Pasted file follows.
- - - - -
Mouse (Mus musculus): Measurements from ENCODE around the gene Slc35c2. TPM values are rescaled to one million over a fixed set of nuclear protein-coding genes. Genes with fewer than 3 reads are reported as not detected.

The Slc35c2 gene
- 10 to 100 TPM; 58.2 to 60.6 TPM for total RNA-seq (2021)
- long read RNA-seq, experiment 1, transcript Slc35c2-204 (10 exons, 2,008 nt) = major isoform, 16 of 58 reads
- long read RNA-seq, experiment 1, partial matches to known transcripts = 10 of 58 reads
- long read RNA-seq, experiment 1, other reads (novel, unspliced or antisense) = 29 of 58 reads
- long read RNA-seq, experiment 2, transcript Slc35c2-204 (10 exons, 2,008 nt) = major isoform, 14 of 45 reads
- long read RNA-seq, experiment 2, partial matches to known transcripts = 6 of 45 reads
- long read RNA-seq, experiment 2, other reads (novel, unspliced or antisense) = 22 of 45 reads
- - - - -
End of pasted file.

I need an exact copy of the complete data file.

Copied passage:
Mouse (Mus musculus): Measurements from ENCODE around the gene Slc35c2. TPM values are rescaled to one million over a fixed set of nuclear protein-coding genes. Genes with fewer than 3 reads are reported as not detected.

The Slc35c2 gene
- 10 to 100 TPM; 58.2 to 60.6 TPM for total RNA-seq (2021)
- long read RNA-seq, experiment 1, transcript Slc35c2-204 (10 exons, 2,008 nt) = major isoform, 16 of 58 reads
- long read RNA-seq, experiment 1, partial matches to known transcripts = 10 of 58 reads
- long read RNA-seq, experiment 1, other reads (novel, unspliced or antisense) = 29 of 58 reads
- long read RNA-seq, experiment 2, transcript Slc35c2-204 (10 exons, 2,008 nt) = major isoform, 14 of 45 reads
- long read RNA-seq, experiment 2, partial matches to known transcripts = 6 of 45 reads
- long read RNA-seq, experiment 2, other reads (novel, unspliced or antisense) = 22 of 45 reads